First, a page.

Willard Garvey's 'Epic Life' told in new book
09/18/2013 3:21 PM
09/18/2013 3:21 PM
WICHITA — Maura McEnaney was a young journalist who had moved to Nevada decades ago when she first encountered Wichita's Garvey family at their ranch there, including late patriarch Willard Garvey. Willard Garvey's image superimposed over a map that Pan American World Airways once gave him to document his many travels on that airline. "I remember him just like spouting off all these things that he had been involved in, and I sort of didn't really believe it," McEnaney says. "I thought he was telling some tall tales, truly."
Then, more recently, the now Pulitzer Prize-winning journalist spent six years researching the businessman's life for a book about him. Interviews with people such as Craig Miner, the late historian, architect Sid Platt and Misco Industries chairman Bud Beren set her straight about what Garvey did and accomplished.
"That was kind of the fun thing about writing the book," McEnaney says. "Everything he was talking about was true."
LibertyTree Press is releasing "Willard Garvey, An Epic Life" next month.
LibertyTree is part of the California-based Independent Institute, a public policy research and education foundation. Garvey's son-in-law, David Theroux, is president of the institute.
Though Garvey's story is a personal one, Theroux says Garvey's life is intertwined with the development of modern American life.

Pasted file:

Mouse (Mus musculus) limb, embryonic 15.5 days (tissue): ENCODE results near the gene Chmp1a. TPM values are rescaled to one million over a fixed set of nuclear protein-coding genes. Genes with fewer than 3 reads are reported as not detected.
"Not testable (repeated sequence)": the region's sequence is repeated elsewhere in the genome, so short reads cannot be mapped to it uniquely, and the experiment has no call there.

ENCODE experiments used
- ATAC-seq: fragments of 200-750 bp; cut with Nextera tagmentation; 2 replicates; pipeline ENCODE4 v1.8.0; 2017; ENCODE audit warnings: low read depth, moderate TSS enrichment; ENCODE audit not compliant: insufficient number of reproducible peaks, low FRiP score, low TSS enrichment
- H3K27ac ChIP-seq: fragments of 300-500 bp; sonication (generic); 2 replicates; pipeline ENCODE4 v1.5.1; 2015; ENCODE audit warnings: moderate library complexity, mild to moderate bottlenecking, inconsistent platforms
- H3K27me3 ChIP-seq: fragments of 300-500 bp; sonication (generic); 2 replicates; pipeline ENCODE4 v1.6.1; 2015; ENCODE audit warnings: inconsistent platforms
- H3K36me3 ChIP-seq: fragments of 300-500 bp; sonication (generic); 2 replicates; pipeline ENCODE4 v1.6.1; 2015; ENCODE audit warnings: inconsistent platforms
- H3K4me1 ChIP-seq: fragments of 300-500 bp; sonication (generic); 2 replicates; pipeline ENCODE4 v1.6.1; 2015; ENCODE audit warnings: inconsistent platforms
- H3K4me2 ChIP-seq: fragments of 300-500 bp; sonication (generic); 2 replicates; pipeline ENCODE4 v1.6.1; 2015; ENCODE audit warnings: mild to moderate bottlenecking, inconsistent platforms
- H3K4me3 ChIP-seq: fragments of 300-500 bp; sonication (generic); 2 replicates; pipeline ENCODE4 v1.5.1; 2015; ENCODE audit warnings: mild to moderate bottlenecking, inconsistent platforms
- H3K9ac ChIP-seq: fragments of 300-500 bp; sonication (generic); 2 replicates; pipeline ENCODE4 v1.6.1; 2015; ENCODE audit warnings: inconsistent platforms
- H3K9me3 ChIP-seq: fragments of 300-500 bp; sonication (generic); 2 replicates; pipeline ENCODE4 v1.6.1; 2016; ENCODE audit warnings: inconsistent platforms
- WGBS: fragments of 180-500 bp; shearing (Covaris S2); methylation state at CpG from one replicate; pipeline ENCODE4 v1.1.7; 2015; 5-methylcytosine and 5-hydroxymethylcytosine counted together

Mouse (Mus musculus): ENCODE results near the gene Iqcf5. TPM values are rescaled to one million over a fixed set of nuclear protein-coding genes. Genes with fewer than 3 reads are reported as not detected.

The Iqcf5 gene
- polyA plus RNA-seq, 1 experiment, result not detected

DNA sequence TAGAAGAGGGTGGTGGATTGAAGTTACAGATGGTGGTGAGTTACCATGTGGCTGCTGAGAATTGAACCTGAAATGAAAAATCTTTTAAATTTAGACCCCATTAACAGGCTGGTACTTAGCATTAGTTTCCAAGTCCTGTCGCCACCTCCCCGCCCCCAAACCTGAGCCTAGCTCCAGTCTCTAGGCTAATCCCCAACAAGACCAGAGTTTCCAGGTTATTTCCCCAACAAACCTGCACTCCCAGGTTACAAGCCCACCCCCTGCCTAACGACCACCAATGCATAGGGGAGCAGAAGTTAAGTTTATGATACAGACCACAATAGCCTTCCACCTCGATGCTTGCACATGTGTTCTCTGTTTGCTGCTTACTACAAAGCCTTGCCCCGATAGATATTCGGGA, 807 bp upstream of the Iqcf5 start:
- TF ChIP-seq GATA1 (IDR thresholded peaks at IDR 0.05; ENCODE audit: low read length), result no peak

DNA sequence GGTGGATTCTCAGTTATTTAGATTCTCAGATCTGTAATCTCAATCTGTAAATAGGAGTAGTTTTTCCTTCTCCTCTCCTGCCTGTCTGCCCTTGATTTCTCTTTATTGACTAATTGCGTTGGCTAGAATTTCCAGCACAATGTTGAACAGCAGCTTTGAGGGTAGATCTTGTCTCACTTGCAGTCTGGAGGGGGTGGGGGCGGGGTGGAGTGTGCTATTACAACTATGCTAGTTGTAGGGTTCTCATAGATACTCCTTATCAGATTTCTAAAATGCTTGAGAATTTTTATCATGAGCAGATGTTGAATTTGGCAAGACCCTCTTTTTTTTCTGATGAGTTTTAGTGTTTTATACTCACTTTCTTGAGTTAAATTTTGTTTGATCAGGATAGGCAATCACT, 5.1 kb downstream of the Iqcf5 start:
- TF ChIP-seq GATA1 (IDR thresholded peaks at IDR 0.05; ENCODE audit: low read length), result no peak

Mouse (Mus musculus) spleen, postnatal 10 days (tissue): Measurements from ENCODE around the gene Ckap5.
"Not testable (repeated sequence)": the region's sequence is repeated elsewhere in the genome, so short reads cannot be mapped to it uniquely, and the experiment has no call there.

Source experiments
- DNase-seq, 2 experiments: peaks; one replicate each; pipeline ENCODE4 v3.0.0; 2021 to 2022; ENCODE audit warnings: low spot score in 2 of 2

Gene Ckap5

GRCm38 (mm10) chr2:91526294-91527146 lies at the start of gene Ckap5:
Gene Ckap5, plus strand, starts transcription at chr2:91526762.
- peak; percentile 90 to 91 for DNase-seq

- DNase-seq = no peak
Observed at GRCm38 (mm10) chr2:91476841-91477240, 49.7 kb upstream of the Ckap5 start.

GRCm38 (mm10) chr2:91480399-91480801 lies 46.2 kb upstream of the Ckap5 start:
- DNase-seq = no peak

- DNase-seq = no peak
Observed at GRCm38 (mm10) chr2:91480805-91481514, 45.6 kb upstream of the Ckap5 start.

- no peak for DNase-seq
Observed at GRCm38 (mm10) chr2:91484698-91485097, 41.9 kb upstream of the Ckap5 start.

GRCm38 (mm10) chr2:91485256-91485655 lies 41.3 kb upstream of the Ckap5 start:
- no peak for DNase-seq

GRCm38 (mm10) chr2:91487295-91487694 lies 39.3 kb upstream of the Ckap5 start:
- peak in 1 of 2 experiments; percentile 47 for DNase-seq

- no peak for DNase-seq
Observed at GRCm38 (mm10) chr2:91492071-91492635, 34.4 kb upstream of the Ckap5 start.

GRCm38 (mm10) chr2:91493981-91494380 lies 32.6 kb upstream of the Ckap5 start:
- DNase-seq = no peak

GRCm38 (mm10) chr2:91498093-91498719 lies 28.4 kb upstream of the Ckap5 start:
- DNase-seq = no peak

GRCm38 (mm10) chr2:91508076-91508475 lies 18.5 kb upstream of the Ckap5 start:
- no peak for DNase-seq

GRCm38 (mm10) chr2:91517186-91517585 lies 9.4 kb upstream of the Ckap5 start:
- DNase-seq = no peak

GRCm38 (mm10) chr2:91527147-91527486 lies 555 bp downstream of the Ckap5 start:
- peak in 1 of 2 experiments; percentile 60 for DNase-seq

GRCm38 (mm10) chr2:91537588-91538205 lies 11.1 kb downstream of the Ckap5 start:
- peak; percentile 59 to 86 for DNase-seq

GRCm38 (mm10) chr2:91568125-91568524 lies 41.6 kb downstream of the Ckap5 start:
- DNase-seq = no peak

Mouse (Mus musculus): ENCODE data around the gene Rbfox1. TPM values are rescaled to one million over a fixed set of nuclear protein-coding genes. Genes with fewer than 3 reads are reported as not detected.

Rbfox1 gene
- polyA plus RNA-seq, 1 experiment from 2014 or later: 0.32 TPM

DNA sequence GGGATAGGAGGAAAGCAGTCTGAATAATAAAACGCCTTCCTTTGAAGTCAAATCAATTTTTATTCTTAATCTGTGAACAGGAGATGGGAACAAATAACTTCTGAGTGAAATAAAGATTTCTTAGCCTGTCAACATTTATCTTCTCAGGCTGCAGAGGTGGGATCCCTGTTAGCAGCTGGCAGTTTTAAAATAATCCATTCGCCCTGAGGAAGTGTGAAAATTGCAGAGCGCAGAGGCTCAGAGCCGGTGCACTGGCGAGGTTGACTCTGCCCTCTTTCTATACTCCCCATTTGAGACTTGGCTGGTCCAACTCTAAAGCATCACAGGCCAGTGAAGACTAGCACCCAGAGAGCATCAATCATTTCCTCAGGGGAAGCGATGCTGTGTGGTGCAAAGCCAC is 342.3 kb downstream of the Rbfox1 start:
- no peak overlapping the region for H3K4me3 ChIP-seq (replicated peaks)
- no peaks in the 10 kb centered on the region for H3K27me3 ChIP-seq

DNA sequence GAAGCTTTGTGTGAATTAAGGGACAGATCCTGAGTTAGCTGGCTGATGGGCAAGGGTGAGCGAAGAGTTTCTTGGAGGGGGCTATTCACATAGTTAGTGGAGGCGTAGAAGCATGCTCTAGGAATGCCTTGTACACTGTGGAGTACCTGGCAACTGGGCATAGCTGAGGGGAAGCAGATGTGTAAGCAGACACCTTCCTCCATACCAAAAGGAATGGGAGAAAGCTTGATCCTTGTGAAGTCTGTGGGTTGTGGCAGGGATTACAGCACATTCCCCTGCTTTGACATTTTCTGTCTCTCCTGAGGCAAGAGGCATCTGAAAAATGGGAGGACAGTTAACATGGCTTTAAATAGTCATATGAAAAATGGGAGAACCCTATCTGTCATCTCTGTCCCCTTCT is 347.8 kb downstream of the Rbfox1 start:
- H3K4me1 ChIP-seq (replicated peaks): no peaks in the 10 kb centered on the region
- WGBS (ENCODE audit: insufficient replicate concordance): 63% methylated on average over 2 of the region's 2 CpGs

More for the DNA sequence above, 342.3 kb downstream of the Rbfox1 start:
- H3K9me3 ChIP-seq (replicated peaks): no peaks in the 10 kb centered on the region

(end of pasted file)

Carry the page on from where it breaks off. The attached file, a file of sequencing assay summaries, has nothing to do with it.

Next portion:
"It's a huge slice of that history."
McEnaney says Garvey was something of a more sophisticated Forrest Gump, who regularly found himself part of local, national and international history.
"Willard is very much that kind of a person ... in a far more prestigious role," she says.
About Carrie Rengers
Carrie Rengers joined The Eagle's Business team in 2002 despite her inability to even balance a checkbook. Fortunately for her, and readers, her Have You Heard? blog is about business scoops and contains lots of news but almost no math.
A Michigan native, Carrie’s father was quite tragically transferred to Little Rock, Ark., in the middle of her sophomore year of high school. To make matters worse, her parents put her in a girls school. She recovered, though, and went on to enjoy being an English major at Hendrix College (the Harvard of the Ozarks, don’t you know). She worked for the weekly Arkansas Business and the statewide daily Arkansas Democrat-Gazette before moving to Wichita to be with her favorite writer and cook, husband Joe Stumpe.
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